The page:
The task-based approach does have its critics. A recent study by Mathematica Policy Research, a nonpartisan health and human services research organization, looked at states that had revised their food stamp application processes and found that some caseworkers felt disconnected from their clients when they moved to a task-based approach.* Some clients also noted dissatisfaction. “They wanted to be able to call ‘my caseworker,’” says Lara Hulsey, a senior researcher at Mathematica. “And they no longer had a ‘my caseworker.’” The change can be scary for clients accustomed to working with one person through the benefits application process, says Lisa Grunigen, a supervisor at a social service office in Manchester, Conn., which is shifting away from traditional case management. “Some people call their caseworker before they call 911,” she says. “You’re their lifeline.”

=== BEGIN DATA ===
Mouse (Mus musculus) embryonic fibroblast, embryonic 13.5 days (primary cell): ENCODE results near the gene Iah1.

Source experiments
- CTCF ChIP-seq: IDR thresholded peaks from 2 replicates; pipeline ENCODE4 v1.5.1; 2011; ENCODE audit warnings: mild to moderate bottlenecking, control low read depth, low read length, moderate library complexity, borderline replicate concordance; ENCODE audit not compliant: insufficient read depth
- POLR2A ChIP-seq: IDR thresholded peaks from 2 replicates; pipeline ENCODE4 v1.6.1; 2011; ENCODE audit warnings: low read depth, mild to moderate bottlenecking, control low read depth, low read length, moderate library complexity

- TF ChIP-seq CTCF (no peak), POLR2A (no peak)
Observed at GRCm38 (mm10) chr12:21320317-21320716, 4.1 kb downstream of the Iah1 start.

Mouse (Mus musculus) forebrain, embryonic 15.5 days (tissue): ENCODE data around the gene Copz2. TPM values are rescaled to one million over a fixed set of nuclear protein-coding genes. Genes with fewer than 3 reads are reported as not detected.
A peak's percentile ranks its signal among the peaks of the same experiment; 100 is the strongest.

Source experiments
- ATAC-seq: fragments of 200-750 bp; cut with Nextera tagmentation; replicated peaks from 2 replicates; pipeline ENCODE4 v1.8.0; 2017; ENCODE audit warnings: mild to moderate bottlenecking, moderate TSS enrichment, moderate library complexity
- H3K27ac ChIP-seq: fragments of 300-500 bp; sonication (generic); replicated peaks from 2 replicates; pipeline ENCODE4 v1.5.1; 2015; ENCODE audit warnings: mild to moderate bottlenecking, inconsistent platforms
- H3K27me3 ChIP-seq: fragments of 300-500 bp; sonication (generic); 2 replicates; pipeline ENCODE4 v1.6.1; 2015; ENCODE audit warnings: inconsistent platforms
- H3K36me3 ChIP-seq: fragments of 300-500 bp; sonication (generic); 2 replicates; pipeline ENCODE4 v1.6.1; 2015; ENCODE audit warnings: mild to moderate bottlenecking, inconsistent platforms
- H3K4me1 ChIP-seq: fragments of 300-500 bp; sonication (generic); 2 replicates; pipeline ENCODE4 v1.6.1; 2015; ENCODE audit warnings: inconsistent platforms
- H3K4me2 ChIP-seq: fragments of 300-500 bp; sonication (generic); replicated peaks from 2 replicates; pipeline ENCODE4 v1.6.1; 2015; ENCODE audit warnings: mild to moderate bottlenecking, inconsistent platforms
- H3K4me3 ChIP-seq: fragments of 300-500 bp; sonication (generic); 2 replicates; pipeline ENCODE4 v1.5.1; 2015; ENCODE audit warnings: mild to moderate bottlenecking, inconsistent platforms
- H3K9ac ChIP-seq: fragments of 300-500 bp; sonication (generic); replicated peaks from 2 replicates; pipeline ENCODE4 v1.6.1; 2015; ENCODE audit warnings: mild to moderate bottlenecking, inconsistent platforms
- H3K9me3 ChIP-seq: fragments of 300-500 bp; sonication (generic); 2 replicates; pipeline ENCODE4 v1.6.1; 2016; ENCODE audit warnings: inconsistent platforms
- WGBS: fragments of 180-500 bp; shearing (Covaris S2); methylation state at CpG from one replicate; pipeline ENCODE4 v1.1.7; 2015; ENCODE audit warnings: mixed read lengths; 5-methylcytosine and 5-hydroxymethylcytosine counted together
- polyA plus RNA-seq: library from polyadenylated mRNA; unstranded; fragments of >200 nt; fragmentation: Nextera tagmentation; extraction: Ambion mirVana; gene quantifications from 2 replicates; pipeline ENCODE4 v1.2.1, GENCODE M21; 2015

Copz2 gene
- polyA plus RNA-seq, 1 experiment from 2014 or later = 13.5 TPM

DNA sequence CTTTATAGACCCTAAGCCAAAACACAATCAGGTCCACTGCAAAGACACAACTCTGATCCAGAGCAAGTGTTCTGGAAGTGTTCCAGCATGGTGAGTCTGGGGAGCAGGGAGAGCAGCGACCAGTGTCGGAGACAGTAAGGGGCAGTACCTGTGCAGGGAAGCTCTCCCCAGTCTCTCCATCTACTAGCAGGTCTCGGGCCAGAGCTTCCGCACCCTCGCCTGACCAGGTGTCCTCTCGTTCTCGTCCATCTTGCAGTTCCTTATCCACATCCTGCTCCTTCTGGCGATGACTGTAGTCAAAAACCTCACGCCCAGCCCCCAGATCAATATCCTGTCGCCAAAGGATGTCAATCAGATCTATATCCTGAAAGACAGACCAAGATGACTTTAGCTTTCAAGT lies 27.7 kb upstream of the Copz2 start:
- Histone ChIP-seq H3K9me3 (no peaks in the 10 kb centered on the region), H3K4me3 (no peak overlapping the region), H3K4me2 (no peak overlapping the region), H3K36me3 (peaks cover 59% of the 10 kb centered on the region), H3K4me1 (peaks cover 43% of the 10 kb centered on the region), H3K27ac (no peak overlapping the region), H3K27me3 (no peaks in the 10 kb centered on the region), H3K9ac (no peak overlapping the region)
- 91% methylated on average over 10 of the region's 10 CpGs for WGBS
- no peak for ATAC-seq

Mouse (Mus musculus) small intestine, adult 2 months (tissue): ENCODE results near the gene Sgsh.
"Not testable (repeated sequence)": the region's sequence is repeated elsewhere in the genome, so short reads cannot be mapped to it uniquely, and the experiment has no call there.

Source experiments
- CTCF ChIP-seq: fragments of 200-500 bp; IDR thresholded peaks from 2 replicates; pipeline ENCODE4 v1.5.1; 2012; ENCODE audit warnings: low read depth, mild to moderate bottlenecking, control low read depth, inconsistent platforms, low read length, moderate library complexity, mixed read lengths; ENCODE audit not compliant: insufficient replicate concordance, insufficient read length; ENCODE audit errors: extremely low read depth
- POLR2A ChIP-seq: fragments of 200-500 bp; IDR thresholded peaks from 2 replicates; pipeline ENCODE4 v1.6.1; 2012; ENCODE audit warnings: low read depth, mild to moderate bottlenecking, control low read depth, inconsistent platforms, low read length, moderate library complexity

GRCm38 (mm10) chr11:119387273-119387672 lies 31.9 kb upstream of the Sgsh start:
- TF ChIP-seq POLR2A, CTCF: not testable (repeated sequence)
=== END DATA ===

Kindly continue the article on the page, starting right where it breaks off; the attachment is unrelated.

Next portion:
Lorenzo Lewis, the caseworker in Hartford, understands those concerns and acknowledges that the human connection is a key reason he got involved in social work. He wants to know he’s helping people who need it. On the other hand, he also wants to do the job well. Lost paperwork and long delays only add up to poor service and lost confidence in the agency. “I want to be effective,” he says. “The satisfaction comes from helping people.”

*Correction: A previous version of this story identified Mathematica Policy Research as a nonprofit organization. It is for-profit.

J.B. Wogan is a Governing staff writer.